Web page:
Showing posts from June, 2010

Strangers and Sons

While I was away with the students on retreat this week, I had some time to pray with the parable of of the Prodigal Son. I have always loved this parable, a love that grew only deeper after reading the brilliant work by Henri Nouwen entitled The Prodigal Son: A Story of Homecoming. Nouwen's meditation takes as its focal point the arresting portrait rendered by Rembrandt of this poignant scriptural scene: the son throwing himself at the father's feet, the loving embrace of the father, the cold abyss that separates the older brother from the scene.

As I prayed this week, I thought back upon this portrait and the parable and saw a new theme emerging for me: Strangers and Sons. If you think upon it, both sons are strangers to the father: the younger son demands his inheritance, effectively telling the father that he wishes he were dead, and then leaves for "a distant country." What the son does there is not important, I reckon, either to us or to the father. The young m…


Over the next two weeks, I'll be spending a significant amount of my time away in retreat. This morning I'll be heading up to Canada with students on the Summer Kairos retreat. I will return on Friday, do laundry, get an oil change for my car, and then start to make my way to Faulkner, Maryland, for my own annual retreat.

After a crazy and grace-filled first year as a teacher, it'll be nice to be able to relax with the Lord...and give thanks.

The Wake of Classes

Except for a few items of paperwork, my first year of regency came to a close yesterday. It's really hard for me to believe that it's over: I remember the first day of classes, homecoming, and the unquenchable thirst I had for the sweet waters of Christmas break as though they were yesterday.

Looking back on the year, I can say that it has been the most protracted experience of grace I've ever experienced. A wise Jesuit told me that, while my job was to teach high school, my mission in the service of the Society of Jesus and the Church was far more important: to learn how to love students even when they would seem to be unlovable. When he offered me this counsel, I sort of scoffed. "I've always liked working with kids," I thought, "so why would it be hard to love them?"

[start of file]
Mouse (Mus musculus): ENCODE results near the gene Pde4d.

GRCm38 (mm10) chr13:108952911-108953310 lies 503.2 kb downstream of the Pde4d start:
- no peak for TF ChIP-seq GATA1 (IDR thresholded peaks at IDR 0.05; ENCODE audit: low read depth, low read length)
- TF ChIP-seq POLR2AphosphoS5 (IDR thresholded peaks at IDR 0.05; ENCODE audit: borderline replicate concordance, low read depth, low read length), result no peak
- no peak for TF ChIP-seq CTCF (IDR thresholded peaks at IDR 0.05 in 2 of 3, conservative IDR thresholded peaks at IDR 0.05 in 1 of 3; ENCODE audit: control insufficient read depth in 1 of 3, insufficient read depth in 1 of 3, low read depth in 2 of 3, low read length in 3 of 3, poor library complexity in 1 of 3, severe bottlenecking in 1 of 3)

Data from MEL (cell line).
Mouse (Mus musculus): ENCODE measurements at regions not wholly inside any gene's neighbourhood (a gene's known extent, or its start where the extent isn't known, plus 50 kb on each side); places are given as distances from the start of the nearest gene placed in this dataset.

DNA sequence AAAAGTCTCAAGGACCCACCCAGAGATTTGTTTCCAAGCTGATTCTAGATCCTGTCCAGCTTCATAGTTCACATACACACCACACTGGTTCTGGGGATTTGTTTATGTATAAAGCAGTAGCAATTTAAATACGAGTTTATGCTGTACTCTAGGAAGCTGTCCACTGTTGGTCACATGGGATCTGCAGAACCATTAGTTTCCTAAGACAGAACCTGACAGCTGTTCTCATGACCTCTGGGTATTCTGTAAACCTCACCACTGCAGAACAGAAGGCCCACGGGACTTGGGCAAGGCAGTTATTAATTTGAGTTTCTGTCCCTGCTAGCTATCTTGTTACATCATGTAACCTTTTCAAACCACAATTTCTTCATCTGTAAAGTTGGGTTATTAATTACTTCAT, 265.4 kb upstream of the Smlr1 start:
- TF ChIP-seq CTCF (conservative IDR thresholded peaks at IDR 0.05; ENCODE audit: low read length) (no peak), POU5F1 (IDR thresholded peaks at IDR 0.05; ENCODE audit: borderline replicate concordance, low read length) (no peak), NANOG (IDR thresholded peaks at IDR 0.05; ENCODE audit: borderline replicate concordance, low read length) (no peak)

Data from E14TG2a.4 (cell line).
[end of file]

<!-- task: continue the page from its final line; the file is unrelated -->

Boy, did I learn that lesson!

When you think about it, one of the major lacunae in the life of a religious is that we (typically) don't have children. I do not have a baby who is…

Catholic Glee

There is a quote - attributed to James Joyce but whose citation I simply cannot find in any text - that "Catholic means 'here comes everybody.'" Whether Joyce said it this clearly or if it is sort of a hybrid phrase (the words "here comes everybody" occur several time in Joyce's Finnegan's Wake) matters little: it is an apt phrase capturing well the plurality of voices that combine to give "Glory to God in the Highest" through the celebration of the Eucharist.

To my mind, one of the better instances of a "Catholic" show is FOX's Glee. Set in Ohio, it is the story of "New Directions," a high school glee club. This may strike some as strange: back in December, TIME magazine writer Nancy Gibbs penned a nice piece entitled "The Gospel of Glee: Is it Anti-Christian". Her article was written in response to a Christian youth minister who thought the show was, indeed, anti-Christian. Gibbs writes:

It is easy to s…